Guest Post by Rebecca Keys
Since I returned home from a Muslim-Jewish dialogue conference in Vienna, friends have been asking me, is there hope? Can Muslims and Jews be friends, and perhaps even allies? Can we overcome the assumptions and stereotypes we have of each other and work together on areas of mutual concern? Is honest and transparent dialogue possible about difficult issues that touch on a raw nerve? How do we encounter the other’s narrative while remaining true to our values and without falling into moral equivalencies and apologetics? Especially at a time of rising global anti-Semitism and anti-Israel sentiment, are Muslim-Jewish relations possible at all?
The questions may be numerous and multilayered, overwhelming and complex, but the answer is surprisingly simple: Yes. And the proof is in the pudding.
This past week over 125 Muslims and Jews from 38 countries, including Iran, Pakistan, Lebanon, Sudan, Morocco, and Israel, came together in Vienna for the Muslim Jewish Conference (MJC), a week-long event to promote positive Muslim-Jewish relations, foster partnerships, and discuss ideas for projects on matters of mutual concern across the globe.
This was a profoundly radical encounter. After all, it isn’t every day that young Muslims and Jews sit down and talk to each other, instead of about each other. For some, it was their first time even meeting a person of the other faith—and this all took place during a particularly painful and tumultuous conflict in the Middle East.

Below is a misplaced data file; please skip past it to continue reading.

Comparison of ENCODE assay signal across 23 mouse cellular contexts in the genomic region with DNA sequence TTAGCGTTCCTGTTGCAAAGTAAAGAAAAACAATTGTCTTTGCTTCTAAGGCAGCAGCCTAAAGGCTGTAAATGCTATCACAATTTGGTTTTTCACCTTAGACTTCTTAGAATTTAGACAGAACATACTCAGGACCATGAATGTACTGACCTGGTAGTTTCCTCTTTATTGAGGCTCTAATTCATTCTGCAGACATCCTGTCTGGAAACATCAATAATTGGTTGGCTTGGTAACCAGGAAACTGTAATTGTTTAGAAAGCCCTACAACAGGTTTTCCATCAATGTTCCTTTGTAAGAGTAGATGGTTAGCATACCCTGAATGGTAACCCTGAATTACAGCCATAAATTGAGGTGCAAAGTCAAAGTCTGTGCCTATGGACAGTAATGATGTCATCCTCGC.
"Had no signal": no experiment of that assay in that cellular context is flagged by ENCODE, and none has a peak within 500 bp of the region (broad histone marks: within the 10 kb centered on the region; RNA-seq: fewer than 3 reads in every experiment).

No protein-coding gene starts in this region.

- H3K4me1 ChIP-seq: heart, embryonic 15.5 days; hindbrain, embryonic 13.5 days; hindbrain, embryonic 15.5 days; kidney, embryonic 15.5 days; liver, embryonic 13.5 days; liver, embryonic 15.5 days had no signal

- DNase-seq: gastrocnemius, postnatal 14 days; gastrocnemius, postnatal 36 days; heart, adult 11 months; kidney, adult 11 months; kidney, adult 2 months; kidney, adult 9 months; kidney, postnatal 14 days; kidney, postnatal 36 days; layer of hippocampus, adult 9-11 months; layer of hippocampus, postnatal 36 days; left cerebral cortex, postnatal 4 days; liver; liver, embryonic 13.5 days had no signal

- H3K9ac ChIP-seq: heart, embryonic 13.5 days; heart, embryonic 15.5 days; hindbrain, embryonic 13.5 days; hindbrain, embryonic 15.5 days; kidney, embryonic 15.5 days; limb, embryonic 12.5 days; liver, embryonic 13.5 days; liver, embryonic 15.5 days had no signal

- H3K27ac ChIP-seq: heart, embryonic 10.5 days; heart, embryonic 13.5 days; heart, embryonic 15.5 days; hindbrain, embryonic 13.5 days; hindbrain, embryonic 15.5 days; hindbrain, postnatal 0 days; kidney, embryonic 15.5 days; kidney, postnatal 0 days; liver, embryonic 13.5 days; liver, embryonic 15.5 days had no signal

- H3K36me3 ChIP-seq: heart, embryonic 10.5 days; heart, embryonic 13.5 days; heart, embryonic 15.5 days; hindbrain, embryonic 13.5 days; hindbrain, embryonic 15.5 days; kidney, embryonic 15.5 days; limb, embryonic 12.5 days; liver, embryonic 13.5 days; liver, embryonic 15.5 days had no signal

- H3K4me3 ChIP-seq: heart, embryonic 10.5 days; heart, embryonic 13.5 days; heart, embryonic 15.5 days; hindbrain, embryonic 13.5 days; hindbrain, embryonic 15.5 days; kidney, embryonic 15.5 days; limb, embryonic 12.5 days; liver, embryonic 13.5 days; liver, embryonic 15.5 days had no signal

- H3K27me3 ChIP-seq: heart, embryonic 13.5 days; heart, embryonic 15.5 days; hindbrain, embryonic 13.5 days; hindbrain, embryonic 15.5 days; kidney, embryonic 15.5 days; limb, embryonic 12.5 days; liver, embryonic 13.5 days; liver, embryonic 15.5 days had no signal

Muslim and Jewish participants questioned, debated, shared, and listened during daily discussion sessions about the toughest issues that confront our two communities: Anti-Semitism and Islamophobia; Collective Memory; Conflict Transformation; Gender and Politics; Politics, Power and Religion; and more. Since no one tiptoed around difficult subjects, the conversation wasn’t always easy. But the dialogue provided a long overdue opportunity to erode preconceived notions and assumption about Muslim and Jewish politics, culture, and religion.
For me, the most powerful moment came during a joint visit to Mauthausen, a concentration camp where over 100,000 Jews and others were murdered during World War II. It isn’t easy to stand outside a gas chamber where men, women, and children were so brutally and inhumanely killed. But when one stands there with a new friend—the proverbial other—on sacred ground, the experience offers hope that perhaps the Jewish people are not alone.
The MJC participants won’t be able to solve the Israeli-Palestinian conflict, and they can’t eradicate widespread anti-Semitism and Islamophobia. We can do little, if anything, to heal the distrust that runs deep between many Muslims and Jews around the world. But it is surely remarkable that we did in fact meet during such a difficult time, and share a room, share a laugh, share a moment in the face of so many who say our friendship is impossible.
So, is there hope for Muslim-Jewish relations? Yes—there are conversations to be had and partnerships to be built. Even though we speak different languages and use disparate reference points for understanding the world, we share a commitment to coexistence and between us there is more than enough hope to go around.
Rebecca Keys is the Assistant Director and Chief of Staff of the AJC Boston office. For more information about AJC, please visit www.ajc.org.